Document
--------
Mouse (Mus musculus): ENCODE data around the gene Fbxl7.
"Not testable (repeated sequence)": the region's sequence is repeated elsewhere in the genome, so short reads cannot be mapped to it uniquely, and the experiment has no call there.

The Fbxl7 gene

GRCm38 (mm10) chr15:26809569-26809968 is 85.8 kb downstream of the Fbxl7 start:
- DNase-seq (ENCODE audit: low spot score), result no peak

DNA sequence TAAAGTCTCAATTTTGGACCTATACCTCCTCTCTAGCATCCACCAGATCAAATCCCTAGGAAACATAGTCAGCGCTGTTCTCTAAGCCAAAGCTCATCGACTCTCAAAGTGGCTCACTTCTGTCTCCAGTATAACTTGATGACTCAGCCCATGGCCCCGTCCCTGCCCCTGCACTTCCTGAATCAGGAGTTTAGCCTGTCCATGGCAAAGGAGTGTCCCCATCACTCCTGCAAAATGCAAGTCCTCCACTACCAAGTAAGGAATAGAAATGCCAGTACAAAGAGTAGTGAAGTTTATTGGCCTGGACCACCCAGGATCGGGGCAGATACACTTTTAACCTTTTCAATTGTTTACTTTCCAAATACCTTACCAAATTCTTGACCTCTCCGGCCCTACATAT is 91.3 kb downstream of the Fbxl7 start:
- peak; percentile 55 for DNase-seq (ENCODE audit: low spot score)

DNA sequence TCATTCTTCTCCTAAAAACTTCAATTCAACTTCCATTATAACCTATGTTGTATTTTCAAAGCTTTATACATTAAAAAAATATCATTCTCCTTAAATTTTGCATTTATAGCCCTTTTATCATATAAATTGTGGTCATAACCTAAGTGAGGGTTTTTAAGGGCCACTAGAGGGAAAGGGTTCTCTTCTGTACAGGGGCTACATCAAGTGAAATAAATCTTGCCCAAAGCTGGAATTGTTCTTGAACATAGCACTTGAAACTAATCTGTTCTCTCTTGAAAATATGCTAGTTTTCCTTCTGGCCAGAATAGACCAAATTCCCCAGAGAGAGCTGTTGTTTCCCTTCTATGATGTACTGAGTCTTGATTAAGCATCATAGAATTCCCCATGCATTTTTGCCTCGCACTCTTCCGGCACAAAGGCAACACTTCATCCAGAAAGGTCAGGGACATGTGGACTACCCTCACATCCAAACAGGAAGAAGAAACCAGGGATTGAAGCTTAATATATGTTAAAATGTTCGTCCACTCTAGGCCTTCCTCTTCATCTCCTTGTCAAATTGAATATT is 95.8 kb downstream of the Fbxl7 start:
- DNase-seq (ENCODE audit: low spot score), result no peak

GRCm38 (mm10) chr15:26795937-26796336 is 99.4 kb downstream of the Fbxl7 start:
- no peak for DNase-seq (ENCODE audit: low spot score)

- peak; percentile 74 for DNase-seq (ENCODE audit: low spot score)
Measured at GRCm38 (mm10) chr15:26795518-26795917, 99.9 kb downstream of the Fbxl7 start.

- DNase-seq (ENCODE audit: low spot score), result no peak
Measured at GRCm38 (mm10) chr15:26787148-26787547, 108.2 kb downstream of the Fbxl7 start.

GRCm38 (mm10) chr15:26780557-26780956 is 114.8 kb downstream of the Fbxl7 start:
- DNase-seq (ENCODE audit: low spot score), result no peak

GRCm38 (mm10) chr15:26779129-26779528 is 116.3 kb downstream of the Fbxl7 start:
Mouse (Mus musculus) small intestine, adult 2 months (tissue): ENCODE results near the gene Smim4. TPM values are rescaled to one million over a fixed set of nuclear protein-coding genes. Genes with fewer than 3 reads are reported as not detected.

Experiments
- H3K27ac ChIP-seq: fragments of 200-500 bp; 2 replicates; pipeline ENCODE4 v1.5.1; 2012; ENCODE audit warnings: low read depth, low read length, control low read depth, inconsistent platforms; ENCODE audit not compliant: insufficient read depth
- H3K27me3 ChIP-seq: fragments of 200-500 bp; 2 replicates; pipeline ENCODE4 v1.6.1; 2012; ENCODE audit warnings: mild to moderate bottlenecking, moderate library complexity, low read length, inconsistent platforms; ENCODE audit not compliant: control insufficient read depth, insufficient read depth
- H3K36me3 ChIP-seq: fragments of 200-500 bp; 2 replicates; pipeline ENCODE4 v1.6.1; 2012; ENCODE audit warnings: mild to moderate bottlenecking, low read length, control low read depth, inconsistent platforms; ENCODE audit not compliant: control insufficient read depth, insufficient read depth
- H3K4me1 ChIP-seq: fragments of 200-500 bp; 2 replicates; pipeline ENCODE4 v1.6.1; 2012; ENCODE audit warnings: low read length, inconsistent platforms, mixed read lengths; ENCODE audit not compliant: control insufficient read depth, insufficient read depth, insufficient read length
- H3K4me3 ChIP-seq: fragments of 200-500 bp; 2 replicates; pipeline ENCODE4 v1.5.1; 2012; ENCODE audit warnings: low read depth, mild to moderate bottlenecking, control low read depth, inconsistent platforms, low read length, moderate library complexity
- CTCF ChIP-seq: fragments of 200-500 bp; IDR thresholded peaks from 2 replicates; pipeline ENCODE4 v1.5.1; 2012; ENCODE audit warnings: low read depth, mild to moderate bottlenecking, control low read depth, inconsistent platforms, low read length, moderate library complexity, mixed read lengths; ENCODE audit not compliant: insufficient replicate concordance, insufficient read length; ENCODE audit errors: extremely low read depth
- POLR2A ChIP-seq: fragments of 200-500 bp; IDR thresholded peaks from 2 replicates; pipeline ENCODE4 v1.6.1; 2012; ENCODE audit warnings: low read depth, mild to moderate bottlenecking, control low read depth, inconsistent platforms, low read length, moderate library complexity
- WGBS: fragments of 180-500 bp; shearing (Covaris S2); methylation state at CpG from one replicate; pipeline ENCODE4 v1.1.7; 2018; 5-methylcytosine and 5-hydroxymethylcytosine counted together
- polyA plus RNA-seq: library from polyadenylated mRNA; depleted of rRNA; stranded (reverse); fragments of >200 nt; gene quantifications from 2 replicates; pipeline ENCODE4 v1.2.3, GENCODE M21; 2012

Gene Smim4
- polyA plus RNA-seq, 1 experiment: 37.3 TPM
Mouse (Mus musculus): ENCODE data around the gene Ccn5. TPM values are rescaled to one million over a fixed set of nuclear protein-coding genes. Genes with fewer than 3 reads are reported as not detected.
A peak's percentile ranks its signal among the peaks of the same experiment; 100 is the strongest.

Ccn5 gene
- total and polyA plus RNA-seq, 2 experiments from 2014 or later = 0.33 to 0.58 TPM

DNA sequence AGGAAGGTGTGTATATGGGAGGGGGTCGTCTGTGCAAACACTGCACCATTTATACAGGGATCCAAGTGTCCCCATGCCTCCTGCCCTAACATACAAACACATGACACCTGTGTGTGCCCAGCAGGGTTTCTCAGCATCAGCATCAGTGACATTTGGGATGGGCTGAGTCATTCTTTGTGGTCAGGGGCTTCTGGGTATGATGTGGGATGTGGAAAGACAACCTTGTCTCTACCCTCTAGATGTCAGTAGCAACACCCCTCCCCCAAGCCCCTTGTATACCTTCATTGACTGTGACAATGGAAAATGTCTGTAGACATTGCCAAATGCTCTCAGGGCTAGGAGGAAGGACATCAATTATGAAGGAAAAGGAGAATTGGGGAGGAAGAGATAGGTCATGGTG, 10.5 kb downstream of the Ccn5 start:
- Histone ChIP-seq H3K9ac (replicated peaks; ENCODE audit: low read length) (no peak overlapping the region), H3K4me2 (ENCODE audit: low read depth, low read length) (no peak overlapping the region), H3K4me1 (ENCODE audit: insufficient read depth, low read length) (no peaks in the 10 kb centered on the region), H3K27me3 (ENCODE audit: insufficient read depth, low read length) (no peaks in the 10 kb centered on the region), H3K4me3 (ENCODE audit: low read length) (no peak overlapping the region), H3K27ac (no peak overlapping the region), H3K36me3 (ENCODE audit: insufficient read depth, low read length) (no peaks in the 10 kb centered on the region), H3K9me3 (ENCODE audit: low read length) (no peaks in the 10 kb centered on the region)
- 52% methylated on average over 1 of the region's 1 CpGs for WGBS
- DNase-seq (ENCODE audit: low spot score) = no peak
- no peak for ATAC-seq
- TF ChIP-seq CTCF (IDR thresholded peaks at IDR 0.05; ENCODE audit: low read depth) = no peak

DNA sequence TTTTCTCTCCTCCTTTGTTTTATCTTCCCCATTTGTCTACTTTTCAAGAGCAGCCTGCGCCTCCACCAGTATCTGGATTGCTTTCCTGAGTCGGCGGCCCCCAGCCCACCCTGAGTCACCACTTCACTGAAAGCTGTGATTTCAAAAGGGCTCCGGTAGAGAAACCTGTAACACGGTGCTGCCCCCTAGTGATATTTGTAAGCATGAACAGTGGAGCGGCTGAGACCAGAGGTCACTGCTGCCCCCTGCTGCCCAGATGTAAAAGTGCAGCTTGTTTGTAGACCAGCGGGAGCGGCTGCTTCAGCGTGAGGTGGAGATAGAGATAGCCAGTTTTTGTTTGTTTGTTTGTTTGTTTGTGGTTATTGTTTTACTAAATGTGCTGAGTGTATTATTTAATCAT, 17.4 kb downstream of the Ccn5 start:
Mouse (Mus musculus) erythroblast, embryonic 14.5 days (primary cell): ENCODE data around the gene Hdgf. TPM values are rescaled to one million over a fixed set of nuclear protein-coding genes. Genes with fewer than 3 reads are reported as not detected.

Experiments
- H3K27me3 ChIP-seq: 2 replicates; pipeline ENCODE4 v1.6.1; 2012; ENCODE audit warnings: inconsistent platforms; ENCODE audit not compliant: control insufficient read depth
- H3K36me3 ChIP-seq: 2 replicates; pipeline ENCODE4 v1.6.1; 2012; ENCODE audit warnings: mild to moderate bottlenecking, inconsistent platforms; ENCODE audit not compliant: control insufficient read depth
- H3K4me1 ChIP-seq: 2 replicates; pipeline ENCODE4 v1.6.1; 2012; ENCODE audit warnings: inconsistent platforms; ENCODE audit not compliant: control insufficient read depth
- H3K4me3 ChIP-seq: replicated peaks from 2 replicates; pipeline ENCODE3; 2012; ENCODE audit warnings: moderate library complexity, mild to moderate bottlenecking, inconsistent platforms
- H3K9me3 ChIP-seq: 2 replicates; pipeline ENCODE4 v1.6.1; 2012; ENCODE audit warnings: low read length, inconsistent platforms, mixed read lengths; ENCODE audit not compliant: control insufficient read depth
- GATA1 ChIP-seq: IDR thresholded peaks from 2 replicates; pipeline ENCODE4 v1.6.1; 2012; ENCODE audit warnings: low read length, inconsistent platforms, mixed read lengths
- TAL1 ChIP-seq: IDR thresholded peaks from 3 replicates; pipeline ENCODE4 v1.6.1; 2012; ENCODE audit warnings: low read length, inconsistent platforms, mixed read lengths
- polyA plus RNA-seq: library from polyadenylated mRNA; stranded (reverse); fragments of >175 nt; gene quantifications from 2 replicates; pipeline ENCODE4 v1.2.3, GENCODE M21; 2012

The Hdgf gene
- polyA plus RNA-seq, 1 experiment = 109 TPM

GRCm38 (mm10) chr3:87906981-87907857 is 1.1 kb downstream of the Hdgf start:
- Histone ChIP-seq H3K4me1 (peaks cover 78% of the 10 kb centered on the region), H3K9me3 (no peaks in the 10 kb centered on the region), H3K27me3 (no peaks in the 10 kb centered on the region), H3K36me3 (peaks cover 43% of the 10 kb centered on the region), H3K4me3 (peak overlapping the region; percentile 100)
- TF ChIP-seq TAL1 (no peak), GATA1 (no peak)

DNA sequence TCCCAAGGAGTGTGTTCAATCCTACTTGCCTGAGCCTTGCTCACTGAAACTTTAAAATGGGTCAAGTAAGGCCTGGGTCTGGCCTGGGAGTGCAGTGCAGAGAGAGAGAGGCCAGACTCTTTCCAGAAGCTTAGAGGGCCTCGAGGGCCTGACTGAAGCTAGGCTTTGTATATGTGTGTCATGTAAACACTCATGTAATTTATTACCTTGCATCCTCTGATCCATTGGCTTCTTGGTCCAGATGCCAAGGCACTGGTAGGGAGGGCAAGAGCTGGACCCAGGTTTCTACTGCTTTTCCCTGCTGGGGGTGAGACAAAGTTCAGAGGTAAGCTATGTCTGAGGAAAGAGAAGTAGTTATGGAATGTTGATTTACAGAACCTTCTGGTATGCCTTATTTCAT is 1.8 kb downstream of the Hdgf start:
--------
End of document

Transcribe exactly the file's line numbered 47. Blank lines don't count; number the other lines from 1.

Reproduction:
- H3K4me1 ChIP-seq: 2 replicates; pipeline ENCODE4 v1.6.1; 2012; ENCODE audit warnings: inconsistent platforms; ENCODE audit not compliant: control insufficient read depth